Down Memory Lane for Jan. 3

Jan. 17, 1985

Commonwealth’s Attorney Peter Luke has requested payment for services that he performs as “County Attorney.” Specifically, Luke wants a retroactive payment of $8,000 for work done in 1984 and starting with 1985 he “would like to bill the county on an hourly basis of $50 per hour.” The Board of Supervisors, at its Jan. 7 meeting, discussed a three-page letter from Luke that detailed the reasons for this request. Luke begins his letter by noting that “because of the size of Rappahannock County [less than 15,000 population] the State law provides that the Commonwealth’s Attorney shall also serve as County Attorney unless the County elects to hire its own County Attorney.”

Then Luke writes, “My salary to perform duties as Commonwealth’s Attorney, that is the prosecution of criminal offenses, is paid by the State. I am currently paid nothing by the State, or County, for the work I perform as County Attorney.”

Washington’s Town Council recently completed work on a new town charter, and since Washington has not had a charter drawn up since 1894, the historical significance of the new charter is evident. The town’s boundaries are also being slightly modified in conjunction with the charter, and to put the changes in perspective requires a look back to Washington’s beginnings. If some people question whether or not George Washington did survey the town, there is no such room for doubt on the matter of which town of Washington in the United States was the first to claim the name. Washington was established as a township by the General Assembly in November of 1796, and is recognised as the first of about 28 other towns in the United States named Washington.

Rappahannock has many traditions of beauty, but one of the most beautiful is being carried on by Lillie Pullen in Old Hollow. She continues a craft she began 30 years ago that is the answer for people who long for the days when products were handmade and lasted for a lifetime or longer. Pullen makes braided rugs of swirling colors that she guarantees will never come apart. She began making rugs when she and her husband Clyde were raising their six children, and she also worked at Aileen Inc. Pullen had to quit her job at the Aileen plant 10 years ago when Clyde had a stroke, and she now remains at home with him and makes her rugs and quilts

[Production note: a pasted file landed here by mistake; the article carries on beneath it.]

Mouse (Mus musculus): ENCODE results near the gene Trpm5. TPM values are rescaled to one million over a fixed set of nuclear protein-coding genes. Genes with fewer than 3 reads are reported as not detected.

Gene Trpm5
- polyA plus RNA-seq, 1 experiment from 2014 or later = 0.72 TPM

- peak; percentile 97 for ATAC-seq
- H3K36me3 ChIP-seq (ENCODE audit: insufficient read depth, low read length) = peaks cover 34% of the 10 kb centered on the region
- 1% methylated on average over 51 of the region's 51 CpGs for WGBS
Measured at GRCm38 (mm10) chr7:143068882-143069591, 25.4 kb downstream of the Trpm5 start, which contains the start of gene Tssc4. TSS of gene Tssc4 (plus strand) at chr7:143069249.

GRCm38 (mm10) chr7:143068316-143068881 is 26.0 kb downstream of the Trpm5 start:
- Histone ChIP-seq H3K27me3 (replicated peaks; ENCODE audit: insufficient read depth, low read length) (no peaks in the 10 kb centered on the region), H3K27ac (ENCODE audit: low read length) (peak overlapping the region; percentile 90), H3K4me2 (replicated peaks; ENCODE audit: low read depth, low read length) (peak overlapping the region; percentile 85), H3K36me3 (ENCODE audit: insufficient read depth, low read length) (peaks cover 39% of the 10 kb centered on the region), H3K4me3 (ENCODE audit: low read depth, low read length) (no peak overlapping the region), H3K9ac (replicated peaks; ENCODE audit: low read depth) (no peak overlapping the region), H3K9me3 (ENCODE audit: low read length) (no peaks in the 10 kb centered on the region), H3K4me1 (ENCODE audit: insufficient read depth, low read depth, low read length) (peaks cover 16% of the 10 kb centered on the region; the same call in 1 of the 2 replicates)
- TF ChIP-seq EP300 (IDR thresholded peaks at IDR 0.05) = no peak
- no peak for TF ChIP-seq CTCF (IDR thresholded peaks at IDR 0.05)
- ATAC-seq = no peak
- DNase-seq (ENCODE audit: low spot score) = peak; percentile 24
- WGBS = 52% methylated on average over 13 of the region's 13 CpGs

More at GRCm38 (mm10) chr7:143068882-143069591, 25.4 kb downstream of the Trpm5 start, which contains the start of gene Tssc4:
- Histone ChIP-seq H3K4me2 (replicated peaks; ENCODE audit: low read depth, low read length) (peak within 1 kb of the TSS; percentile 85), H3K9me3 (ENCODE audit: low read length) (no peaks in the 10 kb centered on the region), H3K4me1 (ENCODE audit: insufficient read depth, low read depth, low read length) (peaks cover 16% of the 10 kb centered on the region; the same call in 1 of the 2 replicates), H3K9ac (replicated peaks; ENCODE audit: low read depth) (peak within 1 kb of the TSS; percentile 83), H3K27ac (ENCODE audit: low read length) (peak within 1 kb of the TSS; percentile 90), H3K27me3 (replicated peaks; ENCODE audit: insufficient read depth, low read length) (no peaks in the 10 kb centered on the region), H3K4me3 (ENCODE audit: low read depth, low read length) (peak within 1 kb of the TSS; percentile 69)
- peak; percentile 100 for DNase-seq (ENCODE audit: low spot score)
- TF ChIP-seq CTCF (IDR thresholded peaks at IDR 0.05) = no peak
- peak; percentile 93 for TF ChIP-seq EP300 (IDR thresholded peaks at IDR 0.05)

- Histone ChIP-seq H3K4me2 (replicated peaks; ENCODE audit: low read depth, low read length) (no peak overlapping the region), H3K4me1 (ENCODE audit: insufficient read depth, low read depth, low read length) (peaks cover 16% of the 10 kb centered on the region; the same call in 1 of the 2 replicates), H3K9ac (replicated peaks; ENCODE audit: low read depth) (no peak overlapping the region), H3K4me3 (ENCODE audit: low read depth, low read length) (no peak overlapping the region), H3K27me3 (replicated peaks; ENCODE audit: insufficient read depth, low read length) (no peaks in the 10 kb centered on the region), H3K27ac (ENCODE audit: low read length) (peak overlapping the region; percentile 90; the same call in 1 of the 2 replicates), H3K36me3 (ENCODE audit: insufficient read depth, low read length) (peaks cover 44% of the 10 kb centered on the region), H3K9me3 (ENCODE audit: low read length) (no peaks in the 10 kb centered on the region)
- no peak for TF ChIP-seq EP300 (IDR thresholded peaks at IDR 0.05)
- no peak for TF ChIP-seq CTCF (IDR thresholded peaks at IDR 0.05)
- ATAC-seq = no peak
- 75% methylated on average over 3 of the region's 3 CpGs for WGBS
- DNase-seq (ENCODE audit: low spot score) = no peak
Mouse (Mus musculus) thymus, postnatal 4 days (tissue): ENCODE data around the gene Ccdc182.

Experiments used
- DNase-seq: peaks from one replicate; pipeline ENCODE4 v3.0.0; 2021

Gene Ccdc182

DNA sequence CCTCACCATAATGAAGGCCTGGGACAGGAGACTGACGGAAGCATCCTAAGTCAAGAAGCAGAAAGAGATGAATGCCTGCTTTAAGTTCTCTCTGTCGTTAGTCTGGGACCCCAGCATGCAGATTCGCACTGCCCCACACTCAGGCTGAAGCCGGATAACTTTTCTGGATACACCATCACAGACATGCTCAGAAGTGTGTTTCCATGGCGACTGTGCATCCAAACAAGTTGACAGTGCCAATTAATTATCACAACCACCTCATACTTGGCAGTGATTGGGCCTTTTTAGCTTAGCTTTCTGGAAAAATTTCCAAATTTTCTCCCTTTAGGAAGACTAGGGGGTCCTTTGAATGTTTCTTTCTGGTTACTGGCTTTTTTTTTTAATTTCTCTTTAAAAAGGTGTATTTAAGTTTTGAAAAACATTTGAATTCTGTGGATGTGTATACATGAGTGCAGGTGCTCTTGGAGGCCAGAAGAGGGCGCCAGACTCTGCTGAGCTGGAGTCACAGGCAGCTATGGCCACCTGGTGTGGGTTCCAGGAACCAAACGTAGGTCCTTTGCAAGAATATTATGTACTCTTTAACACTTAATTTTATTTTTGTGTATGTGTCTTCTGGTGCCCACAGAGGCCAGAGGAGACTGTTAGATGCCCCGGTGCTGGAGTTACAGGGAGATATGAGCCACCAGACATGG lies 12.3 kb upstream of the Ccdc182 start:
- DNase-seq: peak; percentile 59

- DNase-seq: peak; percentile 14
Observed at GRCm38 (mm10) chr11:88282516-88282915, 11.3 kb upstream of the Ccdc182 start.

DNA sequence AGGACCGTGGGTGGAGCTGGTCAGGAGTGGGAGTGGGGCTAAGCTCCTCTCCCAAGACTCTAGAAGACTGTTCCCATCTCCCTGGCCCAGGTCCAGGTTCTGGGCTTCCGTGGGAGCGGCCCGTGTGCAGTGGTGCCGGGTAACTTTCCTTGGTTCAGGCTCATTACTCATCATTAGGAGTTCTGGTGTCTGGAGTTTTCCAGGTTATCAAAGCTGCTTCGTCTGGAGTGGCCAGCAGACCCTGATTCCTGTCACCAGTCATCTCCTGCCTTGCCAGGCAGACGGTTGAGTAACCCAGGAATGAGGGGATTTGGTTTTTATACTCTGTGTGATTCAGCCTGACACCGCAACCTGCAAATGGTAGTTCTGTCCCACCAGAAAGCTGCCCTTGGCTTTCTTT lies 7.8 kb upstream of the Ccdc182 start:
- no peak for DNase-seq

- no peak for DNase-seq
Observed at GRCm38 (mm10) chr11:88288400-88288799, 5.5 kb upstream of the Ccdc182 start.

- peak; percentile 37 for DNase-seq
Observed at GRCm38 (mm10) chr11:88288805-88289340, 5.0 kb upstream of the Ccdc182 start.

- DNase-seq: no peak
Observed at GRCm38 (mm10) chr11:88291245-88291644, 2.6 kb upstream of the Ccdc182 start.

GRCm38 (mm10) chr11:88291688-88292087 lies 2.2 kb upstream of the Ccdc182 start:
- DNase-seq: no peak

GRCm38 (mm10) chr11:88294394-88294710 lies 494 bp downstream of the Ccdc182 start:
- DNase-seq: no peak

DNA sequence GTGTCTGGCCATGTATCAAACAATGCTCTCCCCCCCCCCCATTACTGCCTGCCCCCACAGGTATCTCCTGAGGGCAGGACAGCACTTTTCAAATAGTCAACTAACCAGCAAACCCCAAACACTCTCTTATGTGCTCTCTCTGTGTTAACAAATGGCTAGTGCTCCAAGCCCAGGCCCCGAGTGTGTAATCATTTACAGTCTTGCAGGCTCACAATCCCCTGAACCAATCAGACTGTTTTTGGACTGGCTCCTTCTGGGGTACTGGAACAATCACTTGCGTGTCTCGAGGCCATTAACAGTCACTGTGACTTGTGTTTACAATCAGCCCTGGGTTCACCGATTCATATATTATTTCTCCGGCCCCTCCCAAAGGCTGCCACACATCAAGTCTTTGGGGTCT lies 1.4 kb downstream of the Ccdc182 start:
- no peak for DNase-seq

Over the years, Pullen’s rugs have helped the family when extra cash was needed. “I made enough out of the rugs to buy the plyboard for the rooms of this house,” said Pullen.

Aug. 17, 1994

“We are just like family, and it really hurts.”

That was just one employee’s reaction to the announcement at the Aileen sewing plant in Flint Hill last Thursday. Bob Fadely, vice president of manufacturing for Aileen, broke the bad news to employees that the plant would definitely be closing on Oct. 12. Many left work early on Friday to begin searching for a new job. Some have applied for similar work in Winchester or Culpeper, and others have applied to be grocery clerks.

According to plant manager Ellen Jordan, the reason for the closure is that the manufacturing costs are too high. Aileen already has two plants operating in the Dominican Republic, where, according to Flint Hill employees, workers are paid from 80 to 90 cents per hour. The Flint Hill plant would have celebrated its 32nd anniversary in October.

Joyce and Albert Wharton of Sperryville have opened two new businesses on U.S. 211 in Sperryville.

Mrs. Wharton is running the Christmas Cabin, located near the Country Elegance Store near the western end of Sperryville. She opened the shop on July 4, and has filled it with all kinds of Christmas goodies. Further up the road, toward downtown Sperryville, Mrs. Wharton’s husband Albert runs Wharton’s Gift and Produce. It is located in the one-story aqua building with pink trim, not far from Estes Mill on U.S. 211. Mr. Wharton purchases most of the items locally, especially the produce, and hopes to have the store open year round. Outside, the stands are filled with peaches, apples, cider, preserves and more. Inside, many crafts are for sale, along with children’s books, porcelain dolls, furniture, cotton afghans, pillow, and stuffed animals.